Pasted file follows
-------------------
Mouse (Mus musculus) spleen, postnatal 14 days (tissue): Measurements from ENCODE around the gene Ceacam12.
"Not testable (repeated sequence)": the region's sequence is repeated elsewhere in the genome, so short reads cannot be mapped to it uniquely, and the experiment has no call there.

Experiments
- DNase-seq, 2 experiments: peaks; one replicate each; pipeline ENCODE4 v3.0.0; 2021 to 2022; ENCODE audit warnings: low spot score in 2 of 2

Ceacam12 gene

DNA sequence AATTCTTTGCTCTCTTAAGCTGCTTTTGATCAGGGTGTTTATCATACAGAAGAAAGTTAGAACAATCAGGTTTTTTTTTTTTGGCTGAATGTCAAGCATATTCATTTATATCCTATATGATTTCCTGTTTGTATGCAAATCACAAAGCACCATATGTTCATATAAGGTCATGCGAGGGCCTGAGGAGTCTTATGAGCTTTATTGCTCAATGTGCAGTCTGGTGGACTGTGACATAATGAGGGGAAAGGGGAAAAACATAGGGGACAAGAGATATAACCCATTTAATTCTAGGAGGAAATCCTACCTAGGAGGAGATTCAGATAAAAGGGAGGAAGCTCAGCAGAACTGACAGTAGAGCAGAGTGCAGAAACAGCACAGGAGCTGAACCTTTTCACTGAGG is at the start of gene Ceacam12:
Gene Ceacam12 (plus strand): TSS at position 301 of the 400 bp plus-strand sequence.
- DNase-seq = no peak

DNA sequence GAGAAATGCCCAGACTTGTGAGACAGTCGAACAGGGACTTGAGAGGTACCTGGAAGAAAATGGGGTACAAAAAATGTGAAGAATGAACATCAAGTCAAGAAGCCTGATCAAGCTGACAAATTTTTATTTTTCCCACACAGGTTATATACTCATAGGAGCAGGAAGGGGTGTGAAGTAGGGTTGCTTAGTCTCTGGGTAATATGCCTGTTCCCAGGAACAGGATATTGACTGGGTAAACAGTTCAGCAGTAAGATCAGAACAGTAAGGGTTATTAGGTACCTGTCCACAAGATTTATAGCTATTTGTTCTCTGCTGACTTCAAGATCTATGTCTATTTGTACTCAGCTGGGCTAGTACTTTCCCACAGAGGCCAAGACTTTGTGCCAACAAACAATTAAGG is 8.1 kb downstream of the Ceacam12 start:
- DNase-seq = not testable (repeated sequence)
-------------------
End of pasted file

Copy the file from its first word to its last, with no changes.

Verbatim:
Mouse (Mus musculus) spleen, postnatal 14 days (tissue): Measurements from ENCODE around the gene Ceacam12.
"Not testable (repeated sequence)": the region's sequence is repeated elsewhere in the genome, so short reads cannot be mapped to it uniquely, and the experiment has no call there.

Experiments
- DNase-seq, 2 experiments: peaks; one replicate each; pipeline ENCODE4 v3.0.0; 2021 to 2022; ENCODE audit warnings: low spot score in 2 of 2

Ceacam12 gene

DNA sequence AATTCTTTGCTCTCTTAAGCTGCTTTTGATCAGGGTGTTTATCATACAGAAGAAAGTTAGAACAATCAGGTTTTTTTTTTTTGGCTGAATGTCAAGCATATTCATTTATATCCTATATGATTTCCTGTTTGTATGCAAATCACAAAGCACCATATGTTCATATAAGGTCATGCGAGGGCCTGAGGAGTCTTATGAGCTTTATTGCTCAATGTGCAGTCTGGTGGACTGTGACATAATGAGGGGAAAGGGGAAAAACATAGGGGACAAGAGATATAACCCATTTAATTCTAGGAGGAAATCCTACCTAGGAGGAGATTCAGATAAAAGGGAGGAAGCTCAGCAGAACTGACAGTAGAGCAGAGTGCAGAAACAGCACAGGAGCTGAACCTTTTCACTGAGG is at the start of gene Ceacam12:
Gene Ceacam12 (plus strand): TSS at position 301 of the 400 bp plus-strand sequence.
- DNase-seq = no peak

DNA sequence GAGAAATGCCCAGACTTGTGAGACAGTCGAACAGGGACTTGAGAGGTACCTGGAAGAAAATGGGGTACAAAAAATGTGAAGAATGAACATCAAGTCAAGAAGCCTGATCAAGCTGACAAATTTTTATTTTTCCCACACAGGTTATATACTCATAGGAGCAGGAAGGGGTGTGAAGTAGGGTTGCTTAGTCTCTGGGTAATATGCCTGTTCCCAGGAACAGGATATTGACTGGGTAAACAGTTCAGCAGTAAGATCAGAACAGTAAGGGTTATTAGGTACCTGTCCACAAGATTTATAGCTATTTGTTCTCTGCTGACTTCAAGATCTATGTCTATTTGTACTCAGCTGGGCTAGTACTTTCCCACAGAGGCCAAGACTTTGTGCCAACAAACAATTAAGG is 8.1 kb downstream of the Ceacam12 start:
- DNase-seq = not testable (repeated sequence)